If you’re reading this, you are likely a fellow empath, sensitive person, introvert, or giver. One of the top related questions I get, and that is relevant to these groups, is: Why on earth do I absorb other people’s energy so much?
Well, you are in luck. The answer awaits you! Continue reading to understand why you take on energy or emotion from others, and what to do about it.
5 Reasons You Absorb Energy From Other People
There are a whole host of possible reasons you are absorbing energy from other people. Let’s go through 5 of the most likely culprits, and how to deal with them. You can address these and feel better.
It is possible to have the beautiful compassion that you do, while at the same time not letting energy absorption from others make your daily life debilitating.
1. You’re caught in the healing hamster wheel
This first reason you may be absorbing other people’s energy is perhaps the most unexpected. It is that you are stuck in the cycle of healing. In the worlds of self-help and spirituality, this can become a hamster wheel where you’re always moving or striving, but never going anywhere. Or, you make strides and feel better but can’t seem to step away from the neverending spiral of “fixing.” I’ve seen this firsthand in my own life as well as in clients and colleagues over the years.
If you’re always looking at or for perceived deficits, you are not actually improving yourself! And, this perception makes you vulnerable to other people’s energy. Not only because the pervasive belief of “everything is energy” can start to play tricks on you, but because many coaches and healers prey on or fabricate these ideas (intentionally or unintentionally). Do your best to disconnect from these ideologies.
2. Your mirror neurons are extra active
Let’s take a completely different perspective for a minute and look at this from a neuroscience lens. Mirror neurons refer to a type of brain cell that fires, or activates, when we take a certain action (like reaching for something) and also when we watch another person do that action. In essence, these neurons mirror the actions of others. For this reason, research suggests mirror neurons are related to our experience of empathy and awareness of others.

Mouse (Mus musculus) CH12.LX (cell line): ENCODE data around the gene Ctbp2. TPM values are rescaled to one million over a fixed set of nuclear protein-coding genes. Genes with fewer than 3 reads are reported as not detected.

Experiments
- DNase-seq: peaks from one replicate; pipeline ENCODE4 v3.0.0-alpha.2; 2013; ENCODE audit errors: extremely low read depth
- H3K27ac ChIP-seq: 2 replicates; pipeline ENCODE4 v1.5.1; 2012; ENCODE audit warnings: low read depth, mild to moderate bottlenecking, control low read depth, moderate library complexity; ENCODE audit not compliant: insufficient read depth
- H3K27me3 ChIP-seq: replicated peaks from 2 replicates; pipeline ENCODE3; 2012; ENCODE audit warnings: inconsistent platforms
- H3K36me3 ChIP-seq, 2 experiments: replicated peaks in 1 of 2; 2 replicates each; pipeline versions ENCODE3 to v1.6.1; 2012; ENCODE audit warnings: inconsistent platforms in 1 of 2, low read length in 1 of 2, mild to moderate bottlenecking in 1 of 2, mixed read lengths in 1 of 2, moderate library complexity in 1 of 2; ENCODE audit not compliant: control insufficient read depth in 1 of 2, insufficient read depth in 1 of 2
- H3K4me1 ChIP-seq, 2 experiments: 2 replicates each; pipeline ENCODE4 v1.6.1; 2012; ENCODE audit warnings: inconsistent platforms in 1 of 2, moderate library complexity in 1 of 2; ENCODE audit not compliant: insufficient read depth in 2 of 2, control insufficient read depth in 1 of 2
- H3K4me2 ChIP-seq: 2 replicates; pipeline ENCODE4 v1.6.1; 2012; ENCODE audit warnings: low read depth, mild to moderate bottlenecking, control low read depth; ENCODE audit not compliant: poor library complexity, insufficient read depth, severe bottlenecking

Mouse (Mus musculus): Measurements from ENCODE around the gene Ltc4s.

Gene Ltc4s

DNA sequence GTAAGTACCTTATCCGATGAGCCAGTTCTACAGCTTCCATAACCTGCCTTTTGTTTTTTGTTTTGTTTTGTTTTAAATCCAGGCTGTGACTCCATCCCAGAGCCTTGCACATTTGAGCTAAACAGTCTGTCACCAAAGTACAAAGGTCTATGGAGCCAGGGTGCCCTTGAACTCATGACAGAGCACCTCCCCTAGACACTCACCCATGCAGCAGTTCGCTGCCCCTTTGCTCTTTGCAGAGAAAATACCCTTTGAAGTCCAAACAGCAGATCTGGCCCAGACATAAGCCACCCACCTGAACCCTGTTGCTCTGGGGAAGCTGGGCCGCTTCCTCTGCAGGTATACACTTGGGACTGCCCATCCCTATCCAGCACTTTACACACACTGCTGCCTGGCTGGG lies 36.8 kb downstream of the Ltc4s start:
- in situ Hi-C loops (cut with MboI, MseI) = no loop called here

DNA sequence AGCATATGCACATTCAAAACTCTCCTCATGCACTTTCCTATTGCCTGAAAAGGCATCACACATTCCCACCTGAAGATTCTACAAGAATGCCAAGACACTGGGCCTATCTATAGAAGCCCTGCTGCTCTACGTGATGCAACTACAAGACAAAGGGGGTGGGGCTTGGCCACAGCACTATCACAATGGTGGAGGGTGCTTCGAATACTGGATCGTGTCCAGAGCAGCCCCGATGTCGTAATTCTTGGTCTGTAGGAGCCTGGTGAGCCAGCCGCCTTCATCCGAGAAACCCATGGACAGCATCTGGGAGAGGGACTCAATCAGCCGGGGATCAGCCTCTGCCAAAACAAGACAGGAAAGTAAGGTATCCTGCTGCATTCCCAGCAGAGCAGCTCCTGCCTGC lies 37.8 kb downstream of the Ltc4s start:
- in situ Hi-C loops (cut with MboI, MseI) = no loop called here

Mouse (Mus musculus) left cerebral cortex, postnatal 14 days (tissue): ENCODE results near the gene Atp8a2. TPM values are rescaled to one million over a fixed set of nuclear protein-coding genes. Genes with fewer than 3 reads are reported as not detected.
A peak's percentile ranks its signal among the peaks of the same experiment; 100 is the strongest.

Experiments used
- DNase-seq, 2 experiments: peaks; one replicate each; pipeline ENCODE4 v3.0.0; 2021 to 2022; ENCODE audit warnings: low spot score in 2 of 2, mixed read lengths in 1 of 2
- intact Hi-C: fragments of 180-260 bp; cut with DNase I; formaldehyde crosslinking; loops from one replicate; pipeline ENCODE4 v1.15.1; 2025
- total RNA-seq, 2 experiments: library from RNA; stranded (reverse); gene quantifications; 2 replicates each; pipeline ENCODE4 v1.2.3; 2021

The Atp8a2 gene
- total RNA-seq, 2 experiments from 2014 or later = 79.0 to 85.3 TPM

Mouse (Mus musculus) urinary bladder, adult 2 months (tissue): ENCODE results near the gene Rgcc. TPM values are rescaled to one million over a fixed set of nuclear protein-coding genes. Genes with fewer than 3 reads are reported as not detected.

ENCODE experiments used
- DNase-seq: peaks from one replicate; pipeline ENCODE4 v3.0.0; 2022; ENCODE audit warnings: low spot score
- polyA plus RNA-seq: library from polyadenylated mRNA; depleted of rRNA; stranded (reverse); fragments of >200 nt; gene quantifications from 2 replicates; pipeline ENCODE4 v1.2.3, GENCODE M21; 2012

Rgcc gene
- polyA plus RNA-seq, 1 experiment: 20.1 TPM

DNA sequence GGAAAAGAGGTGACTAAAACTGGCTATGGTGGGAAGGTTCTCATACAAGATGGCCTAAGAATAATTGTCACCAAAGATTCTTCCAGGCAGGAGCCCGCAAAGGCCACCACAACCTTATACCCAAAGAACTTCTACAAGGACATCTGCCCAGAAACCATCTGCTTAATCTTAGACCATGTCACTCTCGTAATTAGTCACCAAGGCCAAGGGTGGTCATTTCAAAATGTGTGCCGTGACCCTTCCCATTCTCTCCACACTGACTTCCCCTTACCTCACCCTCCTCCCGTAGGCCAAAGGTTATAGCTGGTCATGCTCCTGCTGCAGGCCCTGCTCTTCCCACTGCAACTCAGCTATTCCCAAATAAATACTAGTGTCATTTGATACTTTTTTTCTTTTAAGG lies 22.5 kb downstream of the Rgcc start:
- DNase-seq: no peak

And, as you can imagine, mirror neurons are thought to be even more active than normal in highly sensitive people. Being more affected by other people’s moods, emotions, and energy is simply part of the highly sensitive brain.
3. You have leaky boundaries
Boundaries is an overused term right now, but nevertheless an essential one. Boundaries refer to emotional and physical limits or standards. Many of us never learned about boundaries or how to set them growing up. Your feelings, needs, and perspectives are yours, just like someone else’s are theirs.
Creating healthy boundaries in your life can mean the difference between health and disease, well-being and chaos. It also means the difference between taking on and being weighed down by other people’s energy, problems, and moods, and having control over your own well-being. Start by saying no without guilt. It is not your responsibility to do things you don’t want to do, or caretake other adults. If you feel like it is, read my recent blog on codependency.
4. You’re an empath
You likely already know what an empath is, and if you are one. If not, it refers to a percentage of the population (estimated between 1 and 20 percent) who are particularly sensitive. Empaths have extra attuned intuition, emotions, energy fields, and physical bodies. They become drained or overwhelmed easily and can sometimes sense the emotions of others as well as unseen energies.
Part of the reality of being empathic is absorbing or sensing other people’s energy. For more detailed guidance on protecting empath energy, read this blog. For now, a very helpful tool is to ask yourself often: Is what I’m feeling mine? You may be surprised that the answer is no!
5. You need more space
One of the most important practices for sensitive people is time to discharge or release. This means carving out some time every now and then (or, preferably, often) to be alone. You take on a lot of energy, emotions, and “stuff” when you are interacting with others. This includes remote interactions, such as texting, social media, and calls.
Being alone is particularly helpful to clear all of that out. Sleeping and napping are also great. These habits allow your system to rest and reset. Share with loved ones that self-care time helps your mental health and allows for a better relationship too.
Stop Taking On Other People’s Energy
Being sensitive and feeling intensely is a special gift. As you know, however, it can at times feel like a curse. Learning proper management is key to being empowered as a kind soul or empath. Follow these 5 suggestions to stop absorbing other people’s energy. Doing so will improve how you feel and operate in the world.
I also always recommend an inventory of all aspects of your life. Map out and take notes on who and what drains you, and who and what energizes you. Then make changes accordingly. If you would like help navigating your personal journey, feel free to contact me at email@example.com.
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